Birmingham officials and local businesses celebrated completion of the restoration of the historic 1931 overpasses at 20th, 19th, 18th and 14th Streets. The project was a public/private endeavor.
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Old October 25th, 2008, 01:29 AM   #132
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BARBER MOTORSPORTS PARK

www.barbermotorsports.com

George Barber is planning to nearly double the size of his world-renowned motorcycle museum and add a motocross track. Ground likely will be broken next year on an expansion that would add at least 100,000 square feet to the museum and enable the display of hundreds more motorcycles.
The existing 140,000-square-foot museum allows for the display of less than half of Barber's 1,200-bike collection, widely regarded as the world's best.
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Old October 28th, 2008, 04:22 PM   #133
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I guess we're filling a need? Everybody needs storage? Right?



Source: www.bizjournals.com/birmingham

Quote:
Georgia firm to build storage units downtown
Birmingham Business Journal - by Lauren B. Cooper Staff


The city of Birmingham is planning to give $150,000 in sales tax incentives to the owners of a new self-storage facility being built in downtown Birmingham, next to the Birmingham-Jefferson Convention Complex.

The storage facility will include 80,000 square feet of climate controlled space in four stories and 20,000 square feet of drive-up space, said Curtis Brown, with developer EGAD Group Inc. of Acworth, Ga.

Brown declined to disclose how much the company was spending to build the facility, but said it will be a multimillion-dollar project.

EGAD will build the facility for an unnamed partner and a national third party company will likely manage the building, which will be ideal for commercial and residential users in downtown, he said.

“We did our research about a year ago,” he said. “And with the efforts of people like (Operation New Birmingham) and all the redevelopment it was a positive. We found a huge lack in quality storage in downtown.”

ONB President Michael Calvert said his organization has worked with Brown and EGAD for several months to make the project happen, which included a meeting with Birmingham Mayor Larry Langford.

Brown said the developers thought building the storage facility now would be premature, but growth in the city’s loft developments and high occupancy in downtown’s office market moved the project forward.

Calvert said the storage facility is well suited for loft residents that don’t have a lot of space or are downsizing and need to store furniture, as well as for commercial users.

EGAD also consulted on the newly built Hoover Storage Facility off Lorna Road, partnering with the owners to build the four-story facility, said Brown.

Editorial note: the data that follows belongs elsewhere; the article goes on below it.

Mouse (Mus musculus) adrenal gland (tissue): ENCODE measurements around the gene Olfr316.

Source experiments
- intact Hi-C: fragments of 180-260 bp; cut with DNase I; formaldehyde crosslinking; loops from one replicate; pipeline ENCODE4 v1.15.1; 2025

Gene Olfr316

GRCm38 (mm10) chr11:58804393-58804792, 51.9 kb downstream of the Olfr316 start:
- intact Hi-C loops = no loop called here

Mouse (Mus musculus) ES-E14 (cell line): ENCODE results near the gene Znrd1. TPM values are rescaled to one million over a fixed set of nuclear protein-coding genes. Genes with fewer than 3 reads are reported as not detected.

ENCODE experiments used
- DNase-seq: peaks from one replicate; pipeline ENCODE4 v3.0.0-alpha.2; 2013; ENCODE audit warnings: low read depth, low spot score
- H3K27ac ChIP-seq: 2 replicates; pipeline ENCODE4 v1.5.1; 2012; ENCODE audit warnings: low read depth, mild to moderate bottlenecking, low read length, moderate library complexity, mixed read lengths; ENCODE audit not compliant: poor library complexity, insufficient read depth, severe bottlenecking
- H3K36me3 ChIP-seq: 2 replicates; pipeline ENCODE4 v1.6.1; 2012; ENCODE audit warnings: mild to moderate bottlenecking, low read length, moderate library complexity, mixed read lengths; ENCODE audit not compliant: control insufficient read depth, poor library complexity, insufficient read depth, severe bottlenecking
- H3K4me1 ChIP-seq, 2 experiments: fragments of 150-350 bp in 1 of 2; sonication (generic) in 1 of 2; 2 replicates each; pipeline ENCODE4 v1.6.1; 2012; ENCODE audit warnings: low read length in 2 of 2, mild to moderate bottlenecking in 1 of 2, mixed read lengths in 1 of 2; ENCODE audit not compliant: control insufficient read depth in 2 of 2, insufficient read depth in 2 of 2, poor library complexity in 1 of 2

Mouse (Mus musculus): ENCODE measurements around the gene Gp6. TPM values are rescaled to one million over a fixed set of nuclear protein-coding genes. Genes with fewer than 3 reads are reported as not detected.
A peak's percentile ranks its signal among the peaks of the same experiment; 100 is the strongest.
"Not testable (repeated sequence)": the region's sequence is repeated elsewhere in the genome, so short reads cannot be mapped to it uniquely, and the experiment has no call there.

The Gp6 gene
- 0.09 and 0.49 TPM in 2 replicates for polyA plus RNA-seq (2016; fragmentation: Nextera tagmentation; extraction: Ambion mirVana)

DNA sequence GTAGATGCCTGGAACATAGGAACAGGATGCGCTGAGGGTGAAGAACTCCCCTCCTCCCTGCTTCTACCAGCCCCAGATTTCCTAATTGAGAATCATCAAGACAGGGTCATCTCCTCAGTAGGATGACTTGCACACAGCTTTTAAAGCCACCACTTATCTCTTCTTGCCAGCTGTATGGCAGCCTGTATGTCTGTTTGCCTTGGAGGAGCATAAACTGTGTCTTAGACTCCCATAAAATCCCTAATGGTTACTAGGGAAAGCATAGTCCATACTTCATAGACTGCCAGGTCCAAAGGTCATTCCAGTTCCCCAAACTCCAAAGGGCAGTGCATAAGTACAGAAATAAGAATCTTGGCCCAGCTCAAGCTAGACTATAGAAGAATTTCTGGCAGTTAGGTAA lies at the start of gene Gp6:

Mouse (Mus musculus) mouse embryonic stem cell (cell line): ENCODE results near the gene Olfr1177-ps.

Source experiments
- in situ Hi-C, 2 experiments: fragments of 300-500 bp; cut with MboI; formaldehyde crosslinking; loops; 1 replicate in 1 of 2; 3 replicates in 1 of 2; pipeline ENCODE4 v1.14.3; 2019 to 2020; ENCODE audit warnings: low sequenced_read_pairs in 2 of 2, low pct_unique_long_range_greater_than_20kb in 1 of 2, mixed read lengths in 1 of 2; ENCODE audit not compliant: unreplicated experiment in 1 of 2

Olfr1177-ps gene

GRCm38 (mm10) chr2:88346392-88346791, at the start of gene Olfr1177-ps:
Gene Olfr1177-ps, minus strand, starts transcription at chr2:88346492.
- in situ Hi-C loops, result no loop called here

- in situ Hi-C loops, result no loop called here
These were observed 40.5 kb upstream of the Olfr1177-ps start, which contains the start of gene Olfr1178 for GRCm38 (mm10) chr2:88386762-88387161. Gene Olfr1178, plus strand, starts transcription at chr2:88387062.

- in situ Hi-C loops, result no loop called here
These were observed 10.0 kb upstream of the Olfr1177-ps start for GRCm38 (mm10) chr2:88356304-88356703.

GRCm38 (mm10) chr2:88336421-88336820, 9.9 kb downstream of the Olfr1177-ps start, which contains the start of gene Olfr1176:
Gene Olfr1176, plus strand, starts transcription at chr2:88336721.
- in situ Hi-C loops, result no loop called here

EGAD Group is an architectural, engineering and consulting firm that focuses on the self-storage industry. Brown said the company built 33 self-storage facilities in the Southeast last year.

While the new storage facility took a dilapidated building off the block, it’s not necessarily an improvement for downtown Birmingham, said Mark Noyes, general manager of the nearby Sheraton Birmingham Hotel.

“It doesn’t show much progress,” said Noyes. “But I guess anything new for the downtown area is good.”

Noyes said he was surprised the new building will be a storage facility, since at one time there had been talks of putting another hotel near there.

“I wouldn’t want to put a hotel next to storage,” he said.

[email protected] | (205) 443-5635
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Old October 30th, 2008, 01:47 AM   #134
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ALABAMA ADVENTURE

Southland Entertainment sold Alabama Adventure this summer and is now focusing on developing an adjacent 157-acre parcel where it has proposed
building a hotel/indoor water park, a possible RV park and other commercial and retail developments.

www.alabamaadventure.com
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Old October 30th, 2008, 05:05 PM   #135
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Woohoo for good economic news!

Quote:
Birmingham-Hoover metro area unemployment rate is seventh-lowest in the United States
Thursday, October 30, 2008
ROY L. WILLIAMS
News staff writer

Forget the economic gloom for a moment: The Birmingham-Hoover metro area had the seventh lowest unemployment rate among the nation's biggest cities in September, a report shows.

Metro Birmingham's 4.8 percent jobless rate was slightly behind Baltimore's and Austin's 4.7 percent rate, according to the Bureau of Labor Statistics. Oklahoma City's 3.5 percent rate was lowest in the nation among metro areas with at least 1 million people.